The entire experience was frustrating and irritating. Not only had Sony put software on my system that uses techniques commonly used by malware to mask its presence, the software is poorly written and provides no means for uninstall. Worse, most users that stumble across the cloaked files with a RKR scan will cripple their computer if they attempt the obvious step of deleting the cloaked files.While I believe in the media industry’s right to use copy protection mechanisms to prevent illegal copying, I don’t think that we’ve found the right balance of fair use and copy protection, yet. This is a clear case of Sony taking DRM too far.
I’ll freely admit that a lot of this article is way too techie for me to grok it all, but the conclusion is clear; Sony have decided that they will install hidden spyware dressed up as DRM on your machine, without your knowledge, just for the priviledge of being able to play a CD you have already paid them for on your PC. (Mac users are as smug as ever about not having the problem…shame we can’t all afford to buy a whole new machine when we need to upgrade, wot?)
Okay, so for those who find acronyms baffling, DRM stands for ‘Digital Rights Management’, and is the music industry’s answer to what they see as the terrible spectre of freely downloadable content from the ‘net. Ever since Napster, they’ve had their knickers in an awful twist over the potential lost revenue, and we’ve heard all the arguments that were thrown at home taping and videoing back in the 80s used again and again.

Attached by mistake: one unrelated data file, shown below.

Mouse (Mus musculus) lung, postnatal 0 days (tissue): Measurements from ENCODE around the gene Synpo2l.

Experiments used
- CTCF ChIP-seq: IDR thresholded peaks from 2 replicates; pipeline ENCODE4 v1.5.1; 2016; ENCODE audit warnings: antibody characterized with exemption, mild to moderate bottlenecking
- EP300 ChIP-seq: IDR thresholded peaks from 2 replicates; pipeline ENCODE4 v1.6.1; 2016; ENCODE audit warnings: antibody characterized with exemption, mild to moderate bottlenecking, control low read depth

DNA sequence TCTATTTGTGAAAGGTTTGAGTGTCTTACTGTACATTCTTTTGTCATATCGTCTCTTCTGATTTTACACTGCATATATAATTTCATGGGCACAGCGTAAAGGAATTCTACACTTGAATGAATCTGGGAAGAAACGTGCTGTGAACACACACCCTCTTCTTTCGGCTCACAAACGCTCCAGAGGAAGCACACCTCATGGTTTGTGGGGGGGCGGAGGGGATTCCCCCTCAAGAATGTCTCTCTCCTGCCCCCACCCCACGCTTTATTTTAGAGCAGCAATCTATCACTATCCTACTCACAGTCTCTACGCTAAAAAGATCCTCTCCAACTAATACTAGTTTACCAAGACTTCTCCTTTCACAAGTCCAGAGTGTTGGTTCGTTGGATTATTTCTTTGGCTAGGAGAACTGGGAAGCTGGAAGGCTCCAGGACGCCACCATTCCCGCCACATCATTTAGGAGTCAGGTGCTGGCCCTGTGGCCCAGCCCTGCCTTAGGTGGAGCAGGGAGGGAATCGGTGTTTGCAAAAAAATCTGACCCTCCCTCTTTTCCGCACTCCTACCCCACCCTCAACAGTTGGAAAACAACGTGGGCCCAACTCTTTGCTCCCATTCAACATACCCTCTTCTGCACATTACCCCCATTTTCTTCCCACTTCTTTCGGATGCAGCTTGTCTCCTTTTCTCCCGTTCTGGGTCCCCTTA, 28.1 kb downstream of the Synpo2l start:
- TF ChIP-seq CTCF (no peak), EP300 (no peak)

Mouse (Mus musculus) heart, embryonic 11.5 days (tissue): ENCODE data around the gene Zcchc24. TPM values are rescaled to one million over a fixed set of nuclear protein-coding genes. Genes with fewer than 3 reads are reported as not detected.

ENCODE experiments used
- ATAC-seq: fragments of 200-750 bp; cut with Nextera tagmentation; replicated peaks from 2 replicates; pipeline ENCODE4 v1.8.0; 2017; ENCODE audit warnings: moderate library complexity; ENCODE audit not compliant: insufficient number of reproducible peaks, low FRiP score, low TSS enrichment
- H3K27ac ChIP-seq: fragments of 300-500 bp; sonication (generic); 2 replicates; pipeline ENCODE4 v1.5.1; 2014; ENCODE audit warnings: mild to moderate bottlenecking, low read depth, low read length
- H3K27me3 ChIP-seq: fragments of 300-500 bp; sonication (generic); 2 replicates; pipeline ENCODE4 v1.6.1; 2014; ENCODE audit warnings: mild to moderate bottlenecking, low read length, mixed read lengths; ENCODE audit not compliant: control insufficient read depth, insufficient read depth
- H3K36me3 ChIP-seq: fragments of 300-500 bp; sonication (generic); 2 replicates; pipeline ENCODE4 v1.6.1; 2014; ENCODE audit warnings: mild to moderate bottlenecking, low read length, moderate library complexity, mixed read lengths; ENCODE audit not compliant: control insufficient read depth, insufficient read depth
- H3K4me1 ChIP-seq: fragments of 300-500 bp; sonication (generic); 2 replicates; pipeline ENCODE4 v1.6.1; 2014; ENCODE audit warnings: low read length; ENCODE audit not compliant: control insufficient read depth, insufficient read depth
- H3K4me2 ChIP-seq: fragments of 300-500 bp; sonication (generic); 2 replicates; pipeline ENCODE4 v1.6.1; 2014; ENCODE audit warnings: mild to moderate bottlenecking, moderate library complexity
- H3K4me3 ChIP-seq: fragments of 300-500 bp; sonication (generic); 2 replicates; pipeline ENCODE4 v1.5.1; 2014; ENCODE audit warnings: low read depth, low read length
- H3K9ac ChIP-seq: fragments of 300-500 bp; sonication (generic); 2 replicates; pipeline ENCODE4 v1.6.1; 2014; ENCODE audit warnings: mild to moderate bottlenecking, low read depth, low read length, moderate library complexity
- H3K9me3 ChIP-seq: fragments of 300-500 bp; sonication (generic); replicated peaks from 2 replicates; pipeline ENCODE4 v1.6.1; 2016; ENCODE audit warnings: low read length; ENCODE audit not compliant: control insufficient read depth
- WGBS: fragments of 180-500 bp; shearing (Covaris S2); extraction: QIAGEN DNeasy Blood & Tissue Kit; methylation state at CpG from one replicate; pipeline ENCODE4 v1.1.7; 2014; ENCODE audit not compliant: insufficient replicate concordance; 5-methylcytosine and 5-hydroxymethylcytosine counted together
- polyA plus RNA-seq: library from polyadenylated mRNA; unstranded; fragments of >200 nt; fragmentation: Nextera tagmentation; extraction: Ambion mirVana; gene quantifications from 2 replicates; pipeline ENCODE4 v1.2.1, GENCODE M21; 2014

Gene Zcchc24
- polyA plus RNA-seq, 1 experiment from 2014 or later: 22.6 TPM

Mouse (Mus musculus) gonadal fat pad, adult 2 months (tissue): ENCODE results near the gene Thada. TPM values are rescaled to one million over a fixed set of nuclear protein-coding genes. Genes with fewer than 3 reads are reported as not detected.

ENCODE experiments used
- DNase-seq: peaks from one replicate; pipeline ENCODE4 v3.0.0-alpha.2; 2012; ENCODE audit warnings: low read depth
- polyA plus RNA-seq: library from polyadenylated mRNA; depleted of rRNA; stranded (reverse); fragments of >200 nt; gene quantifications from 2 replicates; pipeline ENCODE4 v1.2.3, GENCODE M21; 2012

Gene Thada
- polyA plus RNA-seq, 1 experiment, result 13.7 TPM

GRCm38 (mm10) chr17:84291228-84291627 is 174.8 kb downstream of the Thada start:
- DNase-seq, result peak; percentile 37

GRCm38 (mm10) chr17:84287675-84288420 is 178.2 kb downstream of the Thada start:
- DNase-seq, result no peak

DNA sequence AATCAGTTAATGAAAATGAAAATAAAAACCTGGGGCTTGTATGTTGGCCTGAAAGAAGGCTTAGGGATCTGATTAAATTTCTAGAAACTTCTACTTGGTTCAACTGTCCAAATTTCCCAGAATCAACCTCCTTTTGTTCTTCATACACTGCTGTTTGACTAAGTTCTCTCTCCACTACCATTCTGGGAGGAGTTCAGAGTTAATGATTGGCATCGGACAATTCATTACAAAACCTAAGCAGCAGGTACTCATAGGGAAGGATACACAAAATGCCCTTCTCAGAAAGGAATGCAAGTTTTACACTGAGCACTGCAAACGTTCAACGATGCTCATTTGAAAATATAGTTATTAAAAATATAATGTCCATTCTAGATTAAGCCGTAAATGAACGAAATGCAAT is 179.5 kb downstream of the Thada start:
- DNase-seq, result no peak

The alarming fact here is that big business, always the first to resort to a nice bit of juicy litigation, isn’t afraid to break the law if they think they won’t get caught. It’s more than a little cheeky to be throwing the book at kids downloading albums while secretly installing malicious software on the computers of paying consumers. The recording industry is rather gutted by losing out on big profits on a deal that *they* cut with companies like iTunes, and are now trying new ways to squeeze the punter. I can understand wanting to protect your company’s revenues. But to defraud your customers to do so? Bad form, I’d say. I get the feeling we’ll hear more about this story fairly soon, if Sony don’t manage to sweep it under some kind of legal carpet. Keep ’em peeled, and watch out for copy-protected CDs that may give you more than you bargained for.